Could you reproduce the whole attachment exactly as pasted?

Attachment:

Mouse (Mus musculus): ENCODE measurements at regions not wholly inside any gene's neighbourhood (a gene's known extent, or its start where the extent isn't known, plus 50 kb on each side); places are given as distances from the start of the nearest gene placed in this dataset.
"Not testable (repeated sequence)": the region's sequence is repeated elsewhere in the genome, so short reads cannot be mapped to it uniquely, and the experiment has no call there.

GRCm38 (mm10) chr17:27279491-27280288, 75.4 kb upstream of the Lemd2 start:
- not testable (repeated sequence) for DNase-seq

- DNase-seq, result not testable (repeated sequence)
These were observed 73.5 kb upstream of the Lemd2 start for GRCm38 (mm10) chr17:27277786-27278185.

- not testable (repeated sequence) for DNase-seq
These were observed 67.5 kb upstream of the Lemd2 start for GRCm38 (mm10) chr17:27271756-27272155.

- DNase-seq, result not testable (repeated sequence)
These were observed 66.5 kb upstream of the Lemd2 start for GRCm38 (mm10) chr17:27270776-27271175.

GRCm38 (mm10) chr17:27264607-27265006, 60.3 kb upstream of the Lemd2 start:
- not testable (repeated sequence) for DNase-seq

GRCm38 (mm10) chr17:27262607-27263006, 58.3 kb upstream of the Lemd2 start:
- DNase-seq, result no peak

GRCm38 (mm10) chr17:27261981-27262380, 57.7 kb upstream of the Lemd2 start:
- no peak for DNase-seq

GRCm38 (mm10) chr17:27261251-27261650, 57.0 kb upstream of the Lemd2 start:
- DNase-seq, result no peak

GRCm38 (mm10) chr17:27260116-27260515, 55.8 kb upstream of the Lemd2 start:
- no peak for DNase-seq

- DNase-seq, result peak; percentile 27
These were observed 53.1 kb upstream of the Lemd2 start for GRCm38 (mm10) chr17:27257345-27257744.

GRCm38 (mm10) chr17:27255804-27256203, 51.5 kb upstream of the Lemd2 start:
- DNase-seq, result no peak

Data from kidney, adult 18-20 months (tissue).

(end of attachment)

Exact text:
Mouse (Mus musculus): ENCODE measurements at regions not wholly inside any gene's neighbourhood (a gene's known extent, or its start where the extent isn't known, plus 50 kb on each side); places are given as distances from the start of the nearest gene placed in this dataset.
"Not testable (repeated sequence)": the region's sequence is repeated elsewhere in the genome, so short reads cannot be mapped to it uniquely, and the experiment has no call there.

GRCm38 (mm10) chr17:27279491-27280288, 75.4 kb upstream of the Lemd2 start:
- not testable (repeated sequence) for DNase-seq

- DNase-seq, result not testable (repeated sequence)
These were observed 73.5 kb upstream of the Lemd2 start for GRCm38 (mm10) chr17:27277786-27278185.

- not testable (repeated sequence) for DNase-seq
These were observed 67.5 kb upstream of the Lemd2 start for GRCm38 (mm10) chr17:27271756-27272155.

- DNase-seq, result not testable (repeated sequence)
These were observed 66.5 kb upstream of the Lemd2 start for GRCm38 (mm10) chr17:27270776-27271175.

GRCm38 (mm10) chr17:27264607-27265006, 60.3 kb upstream of the Lemd2 start:
- not testable (repeated sequence) for DNase-seq

GRCm38 (mm10) chr17:27262607-27263006, 58.3 kb upstream of the Lemd2 start:
- DNase-seq, result no peak

GRCm38 (mm10) chr17:27261981-27262380, 57.7 kb upstream of the Lemd2 start:
- no peak for DNase-seq

GRCm38 (mm10) chr17:27261251-27261650, 57.0 kb upstream of the Lemd2 start:
- DNase-seq, result no peak

GRCm38 (mm10) chr17:27260116-27260515, 55.8 kb upstream of the Lemd2 start:
- no peak for DNase-seq

- DNase-seq, result peak; percentile 27
These were observed 53.1 kb upstream of the Lemd2 start for GRCm38 (mm10) chr17:27257345-27257744.

GRCm38 (mm10) chr17:27255804-27256203, 51.5 kb upstream of the Lemd2 start:
- DNase-seq, result no peak

Data from kidney, adult 18-20 months (tissue).